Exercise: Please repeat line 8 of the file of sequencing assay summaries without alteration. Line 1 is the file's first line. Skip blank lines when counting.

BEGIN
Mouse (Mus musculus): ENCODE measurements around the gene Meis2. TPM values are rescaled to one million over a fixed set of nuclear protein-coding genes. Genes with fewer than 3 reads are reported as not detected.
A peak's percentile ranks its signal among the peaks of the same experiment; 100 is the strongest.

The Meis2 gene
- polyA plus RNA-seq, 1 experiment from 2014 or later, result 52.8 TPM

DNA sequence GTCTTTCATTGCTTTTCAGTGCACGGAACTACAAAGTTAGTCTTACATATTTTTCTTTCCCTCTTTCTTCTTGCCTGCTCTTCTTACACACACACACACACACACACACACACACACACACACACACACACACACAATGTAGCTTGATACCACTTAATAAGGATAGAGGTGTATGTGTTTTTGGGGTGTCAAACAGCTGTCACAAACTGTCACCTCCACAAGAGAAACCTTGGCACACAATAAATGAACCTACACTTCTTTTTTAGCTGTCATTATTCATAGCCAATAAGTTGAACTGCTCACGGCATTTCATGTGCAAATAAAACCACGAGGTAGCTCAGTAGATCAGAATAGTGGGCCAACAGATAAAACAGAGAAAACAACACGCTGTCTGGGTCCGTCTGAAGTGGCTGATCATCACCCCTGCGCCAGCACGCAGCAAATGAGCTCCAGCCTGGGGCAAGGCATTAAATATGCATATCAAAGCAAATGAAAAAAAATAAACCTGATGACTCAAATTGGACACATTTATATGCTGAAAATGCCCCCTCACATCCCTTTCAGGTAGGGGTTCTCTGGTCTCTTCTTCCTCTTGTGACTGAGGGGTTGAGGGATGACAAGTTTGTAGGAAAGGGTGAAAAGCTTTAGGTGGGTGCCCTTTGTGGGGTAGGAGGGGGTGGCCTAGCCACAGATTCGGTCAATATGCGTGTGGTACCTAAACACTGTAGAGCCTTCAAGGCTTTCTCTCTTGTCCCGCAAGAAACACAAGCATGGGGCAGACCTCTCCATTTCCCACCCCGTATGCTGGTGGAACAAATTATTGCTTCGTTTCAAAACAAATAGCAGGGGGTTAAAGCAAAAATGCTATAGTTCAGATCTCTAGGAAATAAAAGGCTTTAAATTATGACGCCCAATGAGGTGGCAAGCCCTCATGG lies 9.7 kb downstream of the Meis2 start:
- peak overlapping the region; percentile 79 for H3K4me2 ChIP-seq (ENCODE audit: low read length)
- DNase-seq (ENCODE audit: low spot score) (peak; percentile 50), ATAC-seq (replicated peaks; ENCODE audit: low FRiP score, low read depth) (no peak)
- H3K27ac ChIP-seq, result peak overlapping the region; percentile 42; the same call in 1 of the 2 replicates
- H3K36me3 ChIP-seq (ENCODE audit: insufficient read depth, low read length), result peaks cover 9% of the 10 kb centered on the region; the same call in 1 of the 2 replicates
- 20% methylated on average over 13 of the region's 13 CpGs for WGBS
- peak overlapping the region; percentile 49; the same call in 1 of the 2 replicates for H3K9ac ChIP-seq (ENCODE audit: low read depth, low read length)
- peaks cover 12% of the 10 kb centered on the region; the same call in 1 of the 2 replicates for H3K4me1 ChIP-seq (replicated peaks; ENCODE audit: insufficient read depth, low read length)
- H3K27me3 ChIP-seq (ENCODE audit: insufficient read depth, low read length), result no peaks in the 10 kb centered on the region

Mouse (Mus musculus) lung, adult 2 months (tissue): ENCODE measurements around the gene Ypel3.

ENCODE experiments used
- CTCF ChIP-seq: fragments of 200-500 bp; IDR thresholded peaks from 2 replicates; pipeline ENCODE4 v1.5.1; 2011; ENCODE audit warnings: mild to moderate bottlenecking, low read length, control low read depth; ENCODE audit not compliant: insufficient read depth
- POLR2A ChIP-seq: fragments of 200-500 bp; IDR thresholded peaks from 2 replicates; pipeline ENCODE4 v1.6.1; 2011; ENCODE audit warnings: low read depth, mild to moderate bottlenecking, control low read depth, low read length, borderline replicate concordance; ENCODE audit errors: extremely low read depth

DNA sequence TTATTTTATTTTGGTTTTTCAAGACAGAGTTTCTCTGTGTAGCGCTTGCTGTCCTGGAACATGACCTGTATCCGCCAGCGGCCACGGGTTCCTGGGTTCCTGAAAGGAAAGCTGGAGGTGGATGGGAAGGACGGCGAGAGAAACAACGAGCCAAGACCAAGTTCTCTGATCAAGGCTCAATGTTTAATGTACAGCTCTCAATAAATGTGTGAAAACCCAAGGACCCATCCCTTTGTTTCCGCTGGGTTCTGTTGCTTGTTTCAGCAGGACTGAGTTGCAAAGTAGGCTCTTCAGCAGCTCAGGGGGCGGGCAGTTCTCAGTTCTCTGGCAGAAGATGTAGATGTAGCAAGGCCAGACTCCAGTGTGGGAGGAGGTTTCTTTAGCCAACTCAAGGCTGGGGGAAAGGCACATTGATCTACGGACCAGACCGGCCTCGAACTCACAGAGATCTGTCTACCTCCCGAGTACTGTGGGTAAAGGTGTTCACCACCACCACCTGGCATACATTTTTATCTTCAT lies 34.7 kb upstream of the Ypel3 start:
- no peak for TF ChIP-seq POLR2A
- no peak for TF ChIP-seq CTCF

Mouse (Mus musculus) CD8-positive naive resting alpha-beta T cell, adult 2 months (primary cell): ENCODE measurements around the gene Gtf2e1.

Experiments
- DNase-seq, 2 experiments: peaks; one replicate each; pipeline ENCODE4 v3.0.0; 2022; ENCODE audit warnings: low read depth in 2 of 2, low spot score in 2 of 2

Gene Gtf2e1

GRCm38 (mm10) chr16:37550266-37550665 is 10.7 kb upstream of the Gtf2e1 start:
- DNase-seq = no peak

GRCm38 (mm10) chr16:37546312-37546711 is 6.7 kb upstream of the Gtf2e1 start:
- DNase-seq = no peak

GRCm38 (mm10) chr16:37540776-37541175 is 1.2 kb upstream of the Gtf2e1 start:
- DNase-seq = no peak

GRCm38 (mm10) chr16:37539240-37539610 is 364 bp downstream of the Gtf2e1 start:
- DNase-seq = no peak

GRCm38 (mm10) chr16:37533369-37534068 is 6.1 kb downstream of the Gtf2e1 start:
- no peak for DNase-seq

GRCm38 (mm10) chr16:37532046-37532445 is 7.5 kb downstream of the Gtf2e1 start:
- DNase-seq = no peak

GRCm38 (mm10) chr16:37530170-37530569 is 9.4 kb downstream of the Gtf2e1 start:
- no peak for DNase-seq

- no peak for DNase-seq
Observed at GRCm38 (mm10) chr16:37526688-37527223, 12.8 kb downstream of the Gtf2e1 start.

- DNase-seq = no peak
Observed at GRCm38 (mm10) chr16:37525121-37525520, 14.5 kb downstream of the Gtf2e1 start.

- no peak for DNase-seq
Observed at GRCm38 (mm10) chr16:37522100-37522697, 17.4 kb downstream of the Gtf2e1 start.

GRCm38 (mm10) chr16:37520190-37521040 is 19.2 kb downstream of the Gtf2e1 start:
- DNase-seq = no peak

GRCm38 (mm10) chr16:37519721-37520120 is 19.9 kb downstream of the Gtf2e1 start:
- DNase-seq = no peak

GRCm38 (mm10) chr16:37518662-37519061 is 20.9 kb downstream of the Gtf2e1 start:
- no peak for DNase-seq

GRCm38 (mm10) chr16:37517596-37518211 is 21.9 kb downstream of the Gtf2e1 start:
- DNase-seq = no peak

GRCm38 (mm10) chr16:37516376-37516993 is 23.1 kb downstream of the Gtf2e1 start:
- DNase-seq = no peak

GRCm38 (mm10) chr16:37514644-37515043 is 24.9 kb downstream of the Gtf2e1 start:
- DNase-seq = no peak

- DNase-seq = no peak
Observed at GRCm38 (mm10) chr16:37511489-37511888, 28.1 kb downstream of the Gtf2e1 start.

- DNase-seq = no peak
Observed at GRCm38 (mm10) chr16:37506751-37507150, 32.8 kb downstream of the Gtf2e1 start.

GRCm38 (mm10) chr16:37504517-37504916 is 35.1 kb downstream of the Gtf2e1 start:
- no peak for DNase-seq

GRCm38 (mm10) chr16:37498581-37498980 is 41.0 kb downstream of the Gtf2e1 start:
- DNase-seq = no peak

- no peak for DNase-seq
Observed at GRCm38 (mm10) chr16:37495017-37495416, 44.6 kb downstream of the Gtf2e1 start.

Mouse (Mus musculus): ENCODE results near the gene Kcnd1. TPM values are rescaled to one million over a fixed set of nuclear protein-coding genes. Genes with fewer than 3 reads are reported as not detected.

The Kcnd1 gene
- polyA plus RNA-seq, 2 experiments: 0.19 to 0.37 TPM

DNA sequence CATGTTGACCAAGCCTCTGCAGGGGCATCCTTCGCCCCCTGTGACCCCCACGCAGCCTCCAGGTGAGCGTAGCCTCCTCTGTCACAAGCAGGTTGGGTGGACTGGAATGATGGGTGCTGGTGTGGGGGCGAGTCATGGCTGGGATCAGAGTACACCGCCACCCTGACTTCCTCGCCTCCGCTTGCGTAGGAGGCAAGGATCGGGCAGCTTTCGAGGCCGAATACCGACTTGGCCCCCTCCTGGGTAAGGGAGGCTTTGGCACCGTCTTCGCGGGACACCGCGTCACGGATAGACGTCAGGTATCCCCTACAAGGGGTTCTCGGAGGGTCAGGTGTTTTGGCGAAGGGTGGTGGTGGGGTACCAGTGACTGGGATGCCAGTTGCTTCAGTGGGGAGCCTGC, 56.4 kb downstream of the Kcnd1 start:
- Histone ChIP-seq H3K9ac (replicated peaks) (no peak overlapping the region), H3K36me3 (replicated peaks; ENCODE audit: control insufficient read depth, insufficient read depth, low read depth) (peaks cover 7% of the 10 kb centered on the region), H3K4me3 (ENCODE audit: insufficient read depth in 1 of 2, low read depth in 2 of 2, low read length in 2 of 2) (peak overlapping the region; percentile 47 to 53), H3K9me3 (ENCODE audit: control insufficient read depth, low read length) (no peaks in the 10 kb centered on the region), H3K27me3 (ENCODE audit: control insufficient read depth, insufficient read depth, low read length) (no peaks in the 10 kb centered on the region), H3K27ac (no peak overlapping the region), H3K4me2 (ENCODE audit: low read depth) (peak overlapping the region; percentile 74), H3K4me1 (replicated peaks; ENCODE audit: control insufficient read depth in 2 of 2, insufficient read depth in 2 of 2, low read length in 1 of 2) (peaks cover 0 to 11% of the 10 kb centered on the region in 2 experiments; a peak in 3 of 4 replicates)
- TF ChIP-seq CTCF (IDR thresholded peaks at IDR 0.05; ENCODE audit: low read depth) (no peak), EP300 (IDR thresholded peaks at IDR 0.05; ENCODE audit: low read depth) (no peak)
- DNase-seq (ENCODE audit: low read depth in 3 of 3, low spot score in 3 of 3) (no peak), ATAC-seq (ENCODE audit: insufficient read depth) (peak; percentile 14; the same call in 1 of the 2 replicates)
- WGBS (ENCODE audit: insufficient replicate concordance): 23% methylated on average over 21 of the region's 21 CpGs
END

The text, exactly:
- H3K27ac ChIP-seq, result peak overlapping the region; percentile 42; the same call in 1 of the 2 replicates